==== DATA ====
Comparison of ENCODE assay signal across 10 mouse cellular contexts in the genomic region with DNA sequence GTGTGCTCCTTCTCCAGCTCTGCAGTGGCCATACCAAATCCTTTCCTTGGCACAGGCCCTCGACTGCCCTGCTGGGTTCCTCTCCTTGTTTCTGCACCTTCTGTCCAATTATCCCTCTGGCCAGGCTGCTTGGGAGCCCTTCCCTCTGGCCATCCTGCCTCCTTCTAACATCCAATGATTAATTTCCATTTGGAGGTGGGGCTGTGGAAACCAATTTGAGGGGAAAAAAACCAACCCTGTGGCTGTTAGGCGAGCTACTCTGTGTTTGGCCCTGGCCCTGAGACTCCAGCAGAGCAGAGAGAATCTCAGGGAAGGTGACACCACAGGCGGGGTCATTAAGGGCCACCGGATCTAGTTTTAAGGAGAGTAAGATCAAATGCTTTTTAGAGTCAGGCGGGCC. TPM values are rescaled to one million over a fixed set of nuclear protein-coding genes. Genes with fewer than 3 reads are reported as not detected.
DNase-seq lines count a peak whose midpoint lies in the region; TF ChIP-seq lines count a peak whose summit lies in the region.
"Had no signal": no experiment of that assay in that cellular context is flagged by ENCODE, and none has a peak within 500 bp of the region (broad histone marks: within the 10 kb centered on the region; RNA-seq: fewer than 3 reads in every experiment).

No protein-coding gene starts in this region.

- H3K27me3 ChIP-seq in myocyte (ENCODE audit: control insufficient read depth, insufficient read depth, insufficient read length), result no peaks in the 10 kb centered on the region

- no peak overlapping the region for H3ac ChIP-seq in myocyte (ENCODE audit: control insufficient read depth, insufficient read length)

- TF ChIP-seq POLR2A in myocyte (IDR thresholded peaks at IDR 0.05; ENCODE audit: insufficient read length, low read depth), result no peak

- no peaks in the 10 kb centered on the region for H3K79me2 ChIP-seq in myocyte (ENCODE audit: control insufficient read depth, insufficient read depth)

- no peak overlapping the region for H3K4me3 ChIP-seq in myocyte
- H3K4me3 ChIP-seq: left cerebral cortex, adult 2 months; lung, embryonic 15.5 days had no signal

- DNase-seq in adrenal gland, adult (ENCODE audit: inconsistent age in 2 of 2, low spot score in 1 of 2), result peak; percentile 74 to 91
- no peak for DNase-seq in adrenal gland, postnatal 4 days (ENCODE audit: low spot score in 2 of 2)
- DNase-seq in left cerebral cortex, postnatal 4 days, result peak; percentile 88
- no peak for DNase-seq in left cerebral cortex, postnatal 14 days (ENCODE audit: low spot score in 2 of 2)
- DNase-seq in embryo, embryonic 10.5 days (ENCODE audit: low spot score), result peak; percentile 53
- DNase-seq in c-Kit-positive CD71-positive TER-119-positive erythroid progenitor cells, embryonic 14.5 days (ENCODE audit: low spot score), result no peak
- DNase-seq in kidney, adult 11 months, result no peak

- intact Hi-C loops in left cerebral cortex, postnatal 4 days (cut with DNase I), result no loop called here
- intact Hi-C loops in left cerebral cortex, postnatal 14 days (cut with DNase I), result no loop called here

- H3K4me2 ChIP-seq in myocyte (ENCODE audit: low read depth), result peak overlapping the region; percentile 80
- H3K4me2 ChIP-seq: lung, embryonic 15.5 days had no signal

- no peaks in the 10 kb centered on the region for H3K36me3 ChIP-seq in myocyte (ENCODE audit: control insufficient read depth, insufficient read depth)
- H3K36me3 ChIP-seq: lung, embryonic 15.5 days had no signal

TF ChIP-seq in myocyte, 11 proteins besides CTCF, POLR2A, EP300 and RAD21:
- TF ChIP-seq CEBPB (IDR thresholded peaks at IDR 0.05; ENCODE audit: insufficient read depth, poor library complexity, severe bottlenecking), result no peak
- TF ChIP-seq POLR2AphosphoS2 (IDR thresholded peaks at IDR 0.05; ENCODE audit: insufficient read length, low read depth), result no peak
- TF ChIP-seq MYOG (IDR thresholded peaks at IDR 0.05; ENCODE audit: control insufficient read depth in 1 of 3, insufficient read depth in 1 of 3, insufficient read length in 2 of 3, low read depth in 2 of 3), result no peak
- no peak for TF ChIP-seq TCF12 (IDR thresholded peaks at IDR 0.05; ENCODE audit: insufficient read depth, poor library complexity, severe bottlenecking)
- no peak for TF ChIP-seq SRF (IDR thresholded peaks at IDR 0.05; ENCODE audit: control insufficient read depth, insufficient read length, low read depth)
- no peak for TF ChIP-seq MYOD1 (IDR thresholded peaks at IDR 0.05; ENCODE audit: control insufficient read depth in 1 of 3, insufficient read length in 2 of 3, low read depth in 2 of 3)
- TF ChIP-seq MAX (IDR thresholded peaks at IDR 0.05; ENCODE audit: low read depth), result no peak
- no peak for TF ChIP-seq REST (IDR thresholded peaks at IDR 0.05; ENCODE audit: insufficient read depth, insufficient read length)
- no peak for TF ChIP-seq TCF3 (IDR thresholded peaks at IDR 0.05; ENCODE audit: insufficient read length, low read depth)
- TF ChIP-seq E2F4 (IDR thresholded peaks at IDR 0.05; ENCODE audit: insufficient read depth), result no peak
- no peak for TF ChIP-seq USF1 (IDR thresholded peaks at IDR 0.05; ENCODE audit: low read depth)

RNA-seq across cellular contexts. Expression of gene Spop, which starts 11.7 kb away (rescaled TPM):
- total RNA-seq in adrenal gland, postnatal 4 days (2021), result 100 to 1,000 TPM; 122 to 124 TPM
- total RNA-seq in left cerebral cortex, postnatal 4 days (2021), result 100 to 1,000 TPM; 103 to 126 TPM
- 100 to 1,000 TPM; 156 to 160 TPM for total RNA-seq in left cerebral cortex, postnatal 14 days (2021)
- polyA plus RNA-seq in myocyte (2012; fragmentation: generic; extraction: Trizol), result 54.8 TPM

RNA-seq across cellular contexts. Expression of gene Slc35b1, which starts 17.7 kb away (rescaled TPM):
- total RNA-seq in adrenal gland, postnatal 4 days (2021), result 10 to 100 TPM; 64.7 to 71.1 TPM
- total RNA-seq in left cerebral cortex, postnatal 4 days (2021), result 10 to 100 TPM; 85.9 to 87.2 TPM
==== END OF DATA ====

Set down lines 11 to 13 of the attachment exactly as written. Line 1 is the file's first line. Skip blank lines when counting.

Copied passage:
- DNase-seq in adrenal gland, adult (ENCODE audit: inconsistent age in 2 of 2, low spot score in 1 of 2), result peak; percentile 74 to 91
- no peak for DNase-seq in adrenal gland, postnatal 4 days (ENCODE audit: low spot score in 2 of 2)
- DNase-seq in left cerebral cortex, postnatal 4 days, result peak; percentile 88